Gameday 29: Christmastime Is About Baby Stuff

It’s always a fun time when the New York Rangers come to Pittsburgh, but ever since last March and Henrik Lundqvist’s infamous “baby stuff” moment, it’s been apparent that the Penguins are in Lundqvist’s and the Rangers’ heads.  The Penguins have an 11-3 record against the Rangers and a 9-1 record against Lundqvist since March 3, 2016, including the 4-1 series win in the First Round in 2016 that launched started the first of two Cups in as many years.

There was a brief, four year window for the Rangers when they looked like Stanley Cup contenders.  They made the Finals in 2014, made two Conference Finals appearances in 2012 and 2015, and a Semifinals appearance in 2013.  Since then, they have returned to not getting past the second round, capped by last year’s loss to the Ottawa Senators.  They thought they were taking the easy route to the Conference Finals by dragging their feet and ending up in the Atlantic Division bracket, and they would have gotten away with it if it weren’t for those meddling Senators.

Alain Vigneault has helmed the Rangers since taking over in 2013 for current Columbus Blue Jackets head coach John Tortorella (himself no stranger to getting eliminated by the Penguins), and with the Rangers presently sixth in the Metropolitan Division – three points behind the Penguins, five points behind the division-leading Blue Jackets – it’s reasonable to suspect that he may be feeling increasing warmth under his ass.  In fairness, it’s not his fault the Rangers’ front office has done a terrible job of managing their roster.  Lundqvist is 35 and is raking in $8.5 million/year for this and the next three seasons, and his numbers are in clear decline from that four-year span from 2012 to 2015:

  • 2012-2015 regular season: .925 save%, 2.16 GAA, 20 SO, .629 quality start%
    2012-2015 postseason: .930 save%, 2.05 GAA, 6 SO, .661 quality start%
  • 2016-present regular season: .916 save%, 2.61 GAA, 8 SO, .585 quality start%
    2016-2017 postseason: .897 save%, 3.32 GAA, 1 SO, .633 quality start%

Along with Lundqvist, seven of the Rangers’ nine most expensive contracts have no-trade/no-movement clauses attached to them.  Rick Nash is in the last year of his $7.8 million/year contract and is looking just about done as he’s on pace to barely crack forty points; it’s his lowest points-per-game rate since his rookie season in Columbus.  But ultimately it’s Lundqvist who is the lynchpin for the Rangers’ current and near-term mediocrity.  They rolled the dice on extending him prior to their Cup run in 2014, and they haven’t gotten that close since.  Meanwhile, they’ve had to part ways with Cam Talbot and Antti Raanta because they were going to lose one or the other to the expansion draft, goaltenders who could be good if they didn’t play for defensively-inept Edmonton or Arizona.  At least Lundqvist has some help with his defensemen, but now he’s not living up to the big bucks he’s being paid.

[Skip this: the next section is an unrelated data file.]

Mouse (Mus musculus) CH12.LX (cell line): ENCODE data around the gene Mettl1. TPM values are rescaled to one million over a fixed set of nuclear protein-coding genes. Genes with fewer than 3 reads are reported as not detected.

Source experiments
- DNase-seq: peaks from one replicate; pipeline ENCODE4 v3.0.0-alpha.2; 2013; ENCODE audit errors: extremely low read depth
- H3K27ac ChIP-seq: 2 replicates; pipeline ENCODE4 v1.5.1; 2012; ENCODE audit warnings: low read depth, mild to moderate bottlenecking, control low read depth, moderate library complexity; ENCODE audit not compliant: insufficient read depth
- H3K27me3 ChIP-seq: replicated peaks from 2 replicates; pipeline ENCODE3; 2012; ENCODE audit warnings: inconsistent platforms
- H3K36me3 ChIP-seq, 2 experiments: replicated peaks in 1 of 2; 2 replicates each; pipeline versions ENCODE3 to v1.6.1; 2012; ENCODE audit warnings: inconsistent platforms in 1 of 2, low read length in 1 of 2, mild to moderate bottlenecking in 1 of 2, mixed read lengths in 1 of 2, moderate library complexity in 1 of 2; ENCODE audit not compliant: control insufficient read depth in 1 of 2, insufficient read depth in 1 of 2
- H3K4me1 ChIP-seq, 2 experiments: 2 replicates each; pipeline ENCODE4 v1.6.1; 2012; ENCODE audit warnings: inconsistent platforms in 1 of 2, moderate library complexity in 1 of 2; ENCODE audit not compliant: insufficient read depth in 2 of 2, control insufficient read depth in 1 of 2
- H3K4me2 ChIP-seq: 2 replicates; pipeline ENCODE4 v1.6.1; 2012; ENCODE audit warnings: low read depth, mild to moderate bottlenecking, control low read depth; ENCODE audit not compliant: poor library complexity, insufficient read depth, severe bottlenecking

So, as is typical of this and most head coaching gigs, when you have the job, it’s only yours so long as the team under your charge is and will remain competitive.  Maybe Vigneault won’t be fired in the next twelve months as I suspect he might be.  Maybe the Rangers will find their way through the melee that is the Metropolitan Division.  But right now they are at the bottom of the pack of six teams within five points of first, and the Hurricanes are breathing down their necks at just three points behind.  It cannot feel great to have been eclipsed by both the Devils and the Islanders, teams very recently given up for dead, and if the ‘Canes get in front of them too, heads will probably start rolling come mid-January.  (The only really decent trade bait they have is leading goal scorer Michael Grabner, a 30-year-old right winger making $1.65 million, who always shoots first and never asks questions.)

The Rangers’ window is likely already closed.  They may find out a couple years too late.